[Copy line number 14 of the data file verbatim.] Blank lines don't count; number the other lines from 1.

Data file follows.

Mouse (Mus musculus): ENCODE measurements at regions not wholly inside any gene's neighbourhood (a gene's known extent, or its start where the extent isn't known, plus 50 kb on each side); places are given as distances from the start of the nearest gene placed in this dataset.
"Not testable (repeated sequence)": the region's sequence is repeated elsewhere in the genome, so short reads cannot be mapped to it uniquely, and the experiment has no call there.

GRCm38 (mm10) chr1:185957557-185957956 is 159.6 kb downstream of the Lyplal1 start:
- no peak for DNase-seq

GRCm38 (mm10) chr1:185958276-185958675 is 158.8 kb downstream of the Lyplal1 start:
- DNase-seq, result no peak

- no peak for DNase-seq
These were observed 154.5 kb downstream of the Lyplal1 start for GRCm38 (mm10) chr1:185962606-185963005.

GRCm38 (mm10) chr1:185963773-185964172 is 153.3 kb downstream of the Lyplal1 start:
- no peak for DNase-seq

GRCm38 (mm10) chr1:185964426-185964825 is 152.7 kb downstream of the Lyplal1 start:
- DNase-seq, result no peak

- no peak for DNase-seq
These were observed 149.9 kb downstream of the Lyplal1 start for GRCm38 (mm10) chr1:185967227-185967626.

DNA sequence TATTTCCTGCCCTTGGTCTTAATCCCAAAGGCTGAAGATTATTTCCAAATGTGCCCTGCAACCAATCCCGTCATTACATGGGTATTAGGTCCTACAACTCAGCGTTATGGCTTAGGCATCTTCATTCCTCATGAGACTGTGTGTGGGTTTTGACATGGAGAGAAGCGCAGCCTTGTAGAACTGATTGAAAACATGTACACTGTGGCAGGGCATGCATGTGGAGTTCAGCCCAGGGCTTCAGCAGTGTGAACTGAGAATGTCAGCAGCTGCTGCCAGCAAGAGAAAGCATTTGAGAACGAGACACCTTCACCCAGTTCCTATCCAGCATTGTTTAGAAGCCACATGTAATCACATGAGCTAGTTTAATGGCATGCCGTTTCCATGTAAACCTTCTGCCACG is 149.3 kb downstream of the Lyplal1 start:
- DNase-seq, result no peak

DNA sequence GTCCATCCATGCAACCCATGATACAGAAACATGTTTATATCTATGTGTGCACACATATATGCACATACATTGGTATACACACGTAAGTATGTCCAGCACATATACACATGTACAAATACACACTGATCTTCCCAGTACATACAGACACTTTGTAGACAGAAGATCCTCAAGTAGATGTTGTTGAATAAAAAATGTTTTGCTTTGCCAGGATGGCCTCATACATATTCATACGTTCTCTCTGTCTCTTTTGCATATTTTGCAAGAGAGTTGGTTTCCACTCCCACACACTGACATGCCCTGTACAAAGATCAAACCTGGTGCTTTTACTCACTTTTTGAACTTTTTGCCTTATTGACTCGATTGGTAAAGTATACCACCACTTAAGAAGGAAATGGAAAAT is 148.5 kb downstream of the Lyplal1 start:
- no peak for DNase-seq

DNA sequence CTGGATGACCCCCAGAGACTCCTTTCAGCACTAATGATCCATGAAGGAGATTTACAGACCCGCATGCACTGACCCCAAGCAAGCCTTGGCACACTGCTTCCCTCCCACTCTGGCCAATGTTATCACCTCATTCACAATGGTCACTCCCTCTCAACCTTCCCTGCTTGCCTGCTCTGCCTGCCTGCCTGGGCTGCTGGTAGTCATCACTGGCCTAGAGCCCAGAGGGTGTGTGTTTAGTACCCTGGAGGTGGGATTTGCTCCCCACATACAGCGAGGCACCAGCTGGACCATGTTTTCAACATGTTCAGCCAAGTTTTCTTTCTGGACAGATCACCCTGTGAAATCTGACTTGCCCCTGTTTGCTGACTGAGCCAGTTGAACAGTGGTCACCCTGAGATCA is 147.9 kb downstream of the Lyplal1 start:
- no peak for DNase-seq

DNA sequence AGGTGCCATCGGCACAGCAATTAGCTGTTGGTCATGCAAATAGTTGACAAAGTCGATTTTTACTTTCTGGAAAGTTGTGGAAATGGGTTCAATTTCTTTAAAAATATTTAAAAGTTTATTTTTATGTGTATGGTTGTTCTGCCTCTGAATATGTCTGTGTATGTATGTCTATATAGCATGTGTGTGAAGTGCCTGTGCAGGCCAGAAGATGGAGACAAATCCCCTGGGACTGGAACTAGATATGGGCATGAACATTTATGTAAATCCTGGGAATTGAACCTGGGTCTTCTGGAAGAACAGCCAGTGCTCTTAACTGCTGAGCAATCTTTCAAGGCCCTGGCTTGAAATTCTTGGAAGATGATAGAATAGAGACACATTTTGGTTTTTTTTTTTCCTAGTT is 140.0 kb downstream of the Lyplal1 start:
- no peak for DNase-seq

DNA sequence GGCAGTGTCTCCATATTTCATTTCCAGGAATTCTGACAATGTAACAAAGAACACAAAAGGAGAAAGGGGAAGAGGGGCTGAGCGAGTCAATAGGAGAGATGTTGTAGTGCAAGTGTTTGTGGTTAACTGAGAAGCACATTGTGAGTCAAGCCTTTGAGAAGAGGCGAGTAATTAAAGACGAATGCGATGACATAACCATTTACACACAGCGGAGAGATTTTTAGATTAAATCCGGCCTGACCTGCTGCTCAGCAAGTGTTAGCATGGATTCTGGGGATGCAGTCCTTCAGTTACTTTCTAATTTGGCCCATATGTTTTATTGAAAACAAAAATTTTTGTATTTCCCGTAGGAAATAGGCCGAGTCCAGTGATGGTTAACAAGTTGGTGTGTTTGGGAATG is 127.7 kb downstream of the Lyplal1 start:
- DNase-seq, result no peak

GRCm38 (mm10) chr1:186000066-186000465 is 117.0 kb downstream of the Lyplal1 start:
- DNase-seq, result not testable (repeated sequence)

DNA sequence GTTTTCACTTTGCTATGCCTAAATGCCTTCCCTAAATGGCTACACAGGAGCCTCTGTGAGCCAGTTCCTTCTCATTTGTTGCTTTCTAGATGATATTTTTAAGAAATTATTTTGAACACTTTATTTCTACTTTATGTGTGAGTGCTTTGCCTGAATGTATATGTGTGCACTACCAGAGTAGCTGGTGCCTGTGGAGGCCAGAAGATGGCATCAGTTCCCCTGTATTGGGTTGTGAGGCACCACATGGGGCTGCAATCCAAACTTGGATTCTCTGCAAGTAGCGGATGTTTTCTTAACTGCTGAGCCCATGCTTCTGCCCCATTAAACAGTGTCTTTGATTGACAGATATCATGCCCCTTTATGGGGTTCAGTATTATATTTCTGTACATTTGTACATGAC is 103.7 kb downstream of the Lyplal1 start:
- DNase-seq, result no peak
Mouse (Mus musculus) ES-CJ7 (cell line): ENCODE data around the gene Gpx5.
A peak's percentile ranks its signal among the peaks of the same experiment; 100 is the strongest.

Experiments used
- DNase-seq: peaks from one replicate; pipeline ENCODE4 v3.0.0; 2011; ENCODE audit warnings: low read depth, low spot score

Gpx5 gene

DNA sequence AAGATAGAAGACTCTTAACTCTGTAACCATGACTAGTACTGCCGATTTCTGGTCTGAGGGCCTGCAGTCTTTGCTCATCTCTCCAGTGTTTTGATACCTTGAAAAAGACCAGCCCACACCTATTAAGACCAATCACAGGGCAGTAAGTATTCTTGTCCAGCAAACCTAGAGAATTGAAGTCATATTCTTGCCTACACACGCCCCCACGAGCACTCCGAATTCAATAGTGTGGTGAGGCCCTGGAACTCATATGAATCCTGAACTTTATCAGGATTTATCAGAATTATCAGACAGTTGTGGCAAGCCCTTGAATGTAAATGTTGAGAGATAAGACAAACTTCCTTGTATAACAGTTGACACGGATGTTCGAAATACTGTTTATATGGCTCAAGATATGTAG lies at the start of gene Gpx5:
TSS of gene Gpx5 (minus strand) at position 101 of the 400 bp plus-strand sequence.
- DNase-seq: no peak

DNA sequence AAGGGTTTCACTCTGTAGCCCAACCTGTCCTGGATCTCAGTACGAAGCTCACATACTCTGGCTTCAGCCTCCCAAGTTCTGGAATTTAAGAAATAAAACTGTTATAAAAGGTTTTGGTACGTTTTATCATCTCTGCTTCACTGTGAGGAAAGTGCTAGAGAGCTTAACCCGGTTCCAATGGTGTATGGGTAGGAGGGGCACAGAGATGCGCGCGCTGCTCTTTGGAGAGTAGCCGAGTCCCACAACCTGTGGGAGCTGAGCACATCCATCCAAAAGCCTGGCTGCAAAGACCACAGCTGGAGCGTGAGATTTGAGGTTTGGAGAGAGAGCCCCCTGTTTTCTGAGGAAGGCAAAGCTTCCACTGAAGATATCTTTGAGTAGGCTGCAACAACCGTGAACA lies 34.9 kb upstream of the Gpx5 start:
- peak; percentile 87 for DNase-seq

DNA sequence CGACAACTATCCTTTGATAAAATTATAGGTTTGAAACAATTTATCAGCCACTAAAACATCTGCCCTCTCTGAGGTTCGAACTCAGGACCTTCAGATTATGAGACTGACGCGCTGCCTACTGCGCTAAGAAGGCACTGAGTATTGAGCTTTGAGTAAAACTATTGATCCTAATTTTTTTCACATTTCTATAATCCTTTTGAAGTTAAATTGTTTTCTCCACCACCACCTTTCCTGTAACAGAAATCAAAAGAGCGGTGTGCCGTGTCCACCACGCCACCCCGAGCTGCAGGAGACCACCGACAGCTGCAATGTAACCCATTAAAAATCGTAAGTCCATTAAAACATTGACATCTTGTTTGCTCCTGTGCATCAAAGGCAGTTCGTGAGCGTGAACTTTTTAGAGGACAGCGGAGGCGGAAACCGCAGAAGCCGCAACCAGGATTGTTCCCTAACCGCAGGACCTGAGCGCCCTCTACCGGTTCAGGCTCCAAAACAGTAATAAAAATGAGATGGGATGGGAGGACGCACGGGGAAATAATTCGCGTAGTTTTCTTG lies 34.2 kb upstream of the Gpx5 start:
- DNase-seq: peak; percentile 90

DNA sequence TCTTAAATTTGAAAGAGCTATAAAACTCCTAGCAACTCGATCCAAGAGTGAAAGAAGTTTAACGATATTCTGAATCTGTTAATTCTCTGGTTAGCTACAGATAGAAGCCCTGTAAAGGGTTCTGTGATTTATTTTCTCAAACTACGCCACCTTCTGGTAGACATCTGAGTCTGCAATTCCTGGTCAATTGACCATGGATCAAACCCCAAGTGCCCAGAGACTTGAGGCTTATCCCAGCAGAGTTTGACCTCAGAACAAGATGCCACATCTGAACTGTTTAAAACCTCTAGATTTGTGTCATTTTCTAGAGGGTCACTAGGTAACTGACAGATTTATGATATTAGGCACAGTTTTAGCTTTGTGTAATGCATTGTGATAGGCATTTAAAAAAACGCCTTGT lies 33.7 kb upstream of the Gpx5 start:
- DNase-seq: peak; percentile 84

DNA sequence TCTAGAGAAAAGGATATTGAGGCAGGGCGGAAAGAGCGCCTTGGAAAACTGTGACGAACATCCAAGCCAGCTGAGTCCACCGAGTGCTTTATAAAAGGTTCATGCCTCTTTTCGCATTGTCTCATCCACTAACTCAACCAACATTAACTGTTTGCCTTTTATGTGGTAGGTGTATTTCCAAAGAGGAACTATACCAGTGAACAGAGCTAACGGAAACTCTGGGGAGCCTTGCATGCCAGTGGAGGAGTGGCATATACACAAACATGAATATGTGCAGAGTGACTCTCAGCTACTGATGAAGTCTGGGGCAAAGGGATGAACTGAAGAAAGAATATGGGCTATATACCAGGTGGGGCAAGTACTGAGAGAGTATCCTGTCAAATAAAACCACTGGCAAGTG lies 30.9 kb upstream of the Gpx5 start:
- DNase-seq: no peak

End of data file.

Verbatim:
These were observed 149.9 kb downstream of the Lyplal1 start for GRCm38 (mm10) chr1:185967227-185967626.